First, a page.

"fairly well" on 17 M, but that would be about it.  You can use a dipole for multi band work, but you must feed it with low loss line such as ladderline or open wire line, use a balanced tuner or balun between your current tuner and the balanced line.

Very respectfully:  You would be well served to spend a little time studying the ARRL Antenna Book to pick up some basic knowledge of antennas and transmission lines.

Sorry K0ZN, I don't agree on some of your comments.

First, there is no reason for the line to radiate in presence of any mismatch; the line might radiate if, for example, the balun is designed to work on one band and it performs badly on the band we are tuning our aerial. But in this case, radiation is not due to mismatch, it is due to a wrong balun.
These concepts are widely explained by W2DU in his book, "Reflections".
The efficiency problem is true when feeding short antennas, like using a 20m dipole on 80m; the low R makes radiation efficiency very low.
Instead, when feeding long antennas, the higher R increases radiation efficiency.

Also... a tuner doesn't try to find a match, the tuner gives an exact match, or if you are out of its tuning range, you won't be able to tune it at all.
The problem is only one: the great loss in low-impedance feedlines, so high that can kill any transmission.
Receivers are so sensible that they can withstand a 10dB loss without a glitch; for example, beverage antennas are very very lossy, but they work for reception because receivers are very sensible and beverages have good S/N ratio. But in TX, 10 dB lost means wasting 90% of the TX power in heat.

For example, feeding a longer dipole with the right feedline, gives much better results than an usual half wave dipole. For example, a 13m long center-fed doublet dipole fet by 30m of 450-open window line, gains from 1 to 3 dB more than every single-band 1/2 wave dipole in all frequencies from 14 to 30 MHz, though it doesn't resonate on any of them.
And this, of course, carefully accounting for line and tuner losses.
In other words, a 1/2 wave dipole is a compromise antenna for those who accept a lower performing antenna and single band operation for the commodity of using RG-213 and avoiding a tuner.

In conclusion, tuning a 14 MHz dipole on higher bands can be a good idea only if the line mismatch loss problem is faced and solved.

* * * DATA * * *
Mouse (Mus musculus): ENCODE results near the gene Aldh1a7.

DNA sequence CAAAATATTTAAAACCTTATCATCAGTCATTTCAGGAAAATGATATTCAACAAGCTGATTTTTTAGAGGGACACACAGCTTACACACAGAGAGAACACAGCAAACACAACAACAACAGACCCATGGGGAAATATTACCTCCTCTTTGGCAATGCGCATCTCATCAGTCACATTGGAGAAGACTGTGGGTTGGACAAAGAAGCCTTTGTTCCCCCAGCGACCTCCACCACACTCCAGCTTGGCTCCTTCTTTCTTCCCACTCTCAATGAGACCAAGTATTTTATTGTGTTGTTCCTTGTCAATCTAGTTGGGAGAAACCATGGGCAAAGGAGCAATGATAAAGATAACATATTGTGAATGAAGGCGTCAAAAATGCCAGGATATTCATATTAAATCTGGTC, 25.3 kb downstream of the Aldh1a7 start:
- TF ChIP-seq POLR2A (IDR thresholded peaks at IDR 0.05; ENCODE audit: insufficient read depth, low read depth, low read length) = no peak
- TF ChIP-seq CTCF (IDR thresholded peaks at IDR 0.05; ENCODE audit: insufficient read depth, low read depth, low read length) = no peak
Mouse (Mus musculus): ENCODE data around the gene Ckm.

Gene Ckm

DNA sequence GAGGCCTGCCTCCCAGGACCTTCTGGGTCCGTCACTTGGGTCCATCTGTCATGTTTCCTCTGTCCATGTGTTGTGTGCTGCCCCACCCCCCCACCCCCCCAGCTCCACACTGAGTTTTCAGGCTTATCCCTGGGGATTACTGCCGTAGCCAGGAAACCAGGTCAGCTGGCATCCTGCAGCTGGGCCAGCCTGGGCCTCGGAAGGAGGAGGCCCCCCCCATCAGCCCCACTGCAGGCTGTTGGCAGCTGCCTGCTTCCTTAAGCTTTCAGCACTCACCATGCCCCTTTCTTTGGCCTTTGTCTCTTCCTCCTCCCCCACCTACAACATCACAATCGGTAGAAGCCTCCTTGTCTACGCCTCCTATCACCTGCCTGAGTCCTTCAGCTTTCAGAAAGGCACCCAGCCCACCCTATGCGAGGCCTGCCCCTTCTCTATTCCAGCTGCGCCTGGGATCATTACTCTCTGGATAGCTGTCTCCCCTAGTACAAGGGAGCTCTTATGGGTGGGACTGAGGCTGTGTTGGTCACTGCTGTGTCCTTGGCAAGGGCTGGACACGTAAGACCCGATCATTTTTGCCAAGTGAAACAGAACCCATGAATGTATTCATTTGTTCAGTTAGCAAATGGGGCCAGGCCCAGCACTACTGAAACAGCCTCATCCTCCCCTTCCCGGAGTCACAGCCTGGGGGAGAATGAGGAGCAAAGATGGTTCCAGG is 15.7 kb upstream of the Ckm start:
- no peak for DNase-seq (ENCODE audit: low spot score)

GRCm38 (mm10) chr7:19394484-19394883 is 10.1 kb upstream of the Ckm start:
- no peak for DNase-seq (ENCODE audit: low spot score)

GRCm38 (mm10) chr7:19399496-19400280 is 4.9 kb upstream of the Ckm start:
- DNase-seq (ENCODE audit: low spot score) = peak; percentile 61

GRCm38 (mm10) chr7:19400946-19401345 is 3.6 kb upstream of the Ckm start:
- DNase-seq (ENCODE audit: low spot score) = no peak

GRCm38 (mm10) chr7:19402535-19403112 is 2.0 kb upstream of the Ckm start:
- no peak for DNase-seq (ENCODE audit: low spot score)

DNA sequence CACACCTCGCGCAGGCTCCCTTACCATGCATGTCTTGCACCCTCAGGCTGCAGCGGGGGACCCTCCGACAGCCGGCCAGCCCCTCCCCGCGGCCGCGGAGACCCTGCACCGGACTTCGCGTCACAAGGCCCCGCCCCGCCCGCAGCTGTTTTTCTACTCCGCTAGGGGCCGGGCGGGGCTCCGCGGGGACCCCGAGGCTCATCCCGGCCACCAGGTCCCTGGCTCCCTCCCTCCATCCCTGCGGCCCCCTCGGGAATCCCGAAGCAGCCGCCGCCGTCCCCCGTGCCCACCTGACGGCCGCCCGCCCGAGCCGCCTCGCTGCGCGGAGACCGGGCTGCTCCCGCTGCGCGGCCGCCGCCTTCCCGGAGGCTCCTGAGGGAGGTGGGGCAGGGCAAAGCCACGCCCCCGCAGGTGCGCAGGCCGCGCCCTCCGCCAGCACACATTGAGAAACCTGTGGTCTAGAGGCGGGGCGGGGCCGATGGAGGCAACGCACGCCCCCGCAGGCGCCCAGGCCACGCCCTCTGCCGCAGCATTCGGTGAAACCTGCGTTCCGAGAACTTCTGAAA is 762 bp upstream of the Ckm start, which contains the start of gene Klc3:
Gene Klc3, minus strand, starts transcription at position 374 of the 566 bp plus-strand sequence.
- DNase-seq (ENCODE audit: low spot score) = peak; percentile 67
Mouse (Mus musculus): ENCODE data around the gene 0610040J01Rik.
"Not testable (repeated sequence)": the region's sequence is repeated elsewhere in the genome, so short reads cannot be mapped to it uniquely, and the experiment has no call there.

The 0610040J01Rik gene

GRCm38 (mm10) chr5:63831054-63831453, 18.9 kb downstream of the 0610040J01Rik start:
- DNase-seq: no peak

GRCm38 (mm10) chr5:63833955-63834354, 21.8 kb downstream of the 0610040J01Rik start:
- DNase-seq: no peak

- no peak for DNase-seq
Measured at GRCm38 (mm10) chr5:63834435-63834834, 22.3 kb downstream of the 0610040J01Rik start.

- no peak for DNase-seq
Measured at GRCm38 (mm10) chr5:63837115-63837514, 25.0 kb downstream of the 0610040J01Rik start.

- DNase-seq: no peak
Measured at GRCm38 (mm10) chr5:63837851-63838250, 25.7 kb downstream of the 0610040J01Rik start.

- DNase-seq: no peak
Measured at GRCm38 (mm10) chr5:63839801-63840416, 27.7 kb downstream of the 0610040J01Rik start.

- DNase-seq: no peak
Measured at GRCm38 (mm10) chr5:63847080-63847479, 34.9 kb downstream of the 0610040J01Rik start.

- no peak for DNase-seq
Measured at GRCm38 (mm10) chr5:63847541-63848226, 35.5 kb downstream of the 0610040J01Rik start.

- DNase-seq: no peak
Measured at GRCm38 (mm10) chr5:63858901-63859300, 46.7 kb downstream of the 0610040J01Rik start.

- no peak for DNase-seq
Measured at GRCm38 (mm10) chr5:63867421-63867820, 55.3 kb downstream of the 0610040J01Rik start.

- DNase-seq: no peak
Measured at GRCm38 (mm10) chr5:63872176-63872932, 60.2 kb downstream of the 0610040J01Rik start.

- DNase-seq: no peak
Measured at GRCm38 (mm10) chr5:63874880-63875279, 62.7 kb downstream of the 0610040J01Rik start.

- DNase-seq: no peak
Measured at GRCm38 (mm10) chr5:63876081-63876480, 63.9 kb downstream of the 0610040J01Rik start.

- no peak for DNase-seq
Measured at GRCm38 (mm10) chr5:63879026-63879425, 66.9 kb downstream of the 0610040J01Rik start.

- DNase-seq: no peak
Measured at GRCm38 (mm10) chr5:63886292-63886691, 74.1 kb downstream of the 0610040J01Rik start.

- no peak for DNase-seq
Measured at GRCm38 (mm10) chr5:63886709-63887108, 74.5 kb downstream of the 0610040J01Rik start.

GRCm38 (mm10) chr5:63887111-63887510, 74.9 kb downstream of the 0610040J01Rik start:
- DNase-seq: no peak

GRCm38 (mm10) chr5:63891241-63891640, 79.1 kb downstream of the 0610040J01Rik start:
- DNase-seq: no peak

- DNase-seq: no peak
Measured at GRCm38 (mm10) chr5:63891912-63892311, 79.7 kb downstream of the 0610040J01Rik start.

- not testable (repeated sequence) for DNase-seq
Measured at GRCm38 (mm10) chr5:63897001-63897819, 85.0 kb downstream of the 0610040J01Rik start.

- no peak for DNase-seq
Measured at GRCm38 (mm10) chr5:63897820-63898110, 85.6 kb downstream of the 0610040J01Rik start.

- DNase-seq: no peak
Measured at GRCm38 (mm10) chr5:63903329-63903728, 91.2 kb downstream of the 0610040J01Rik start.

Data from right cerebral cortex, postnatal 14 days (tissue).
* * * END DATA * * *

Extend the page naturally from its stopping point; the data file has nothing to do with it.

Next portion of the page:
73 de Davide IZ2UUF
« Last Edit: October 30, 2013, 10:35:58 AM by IZ2UUF » Logged

Davide IZ2UUF - FISTS #16285 - SKCC #9531 - JN45nk
W5WSS
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« Reply #6 on: October 30, 2013, 05:47:24 PM »

Iz2uuf I agree 100%.
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KF7ITG
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Posts: 82




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« Reply #7 on: October 30, 2013, 06:56:56 PM »

Perhaps this link may be of some help. Some general 411.

http://www.hamuniverse.com/n4jaantennabook.html

73
James
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AE5X
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« Reply #8 on: October 30, 2013, 07:10:02 PM »

Bill, let me make a recommendation and short-cut a lot of the reading that's been suggested for you:

Thank your friend for the kind offer of a loaned G5RV, then politley decline. Instead, replace the coax feeding your current 20m dipole with 450-ohm ladder line. Then use your tuner and enjoy an antenna with greater efficiency than a G5RV and more versatility than your current configuration (with the tuner it will operate 10-20m).

My experiences with an 80m version of a ladder-line fed dipole are 300+ countries and 8B-DXCC - all with one dipole.
http://www.ae5x.com/blog/2011/02/07/ladder-line-fed-dipole-and-g5rv/

John AE5X
« Last Edit: October 30, 2013, 07:14:12 PM by AE5X » Logged
KJ7WC
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Posts: 69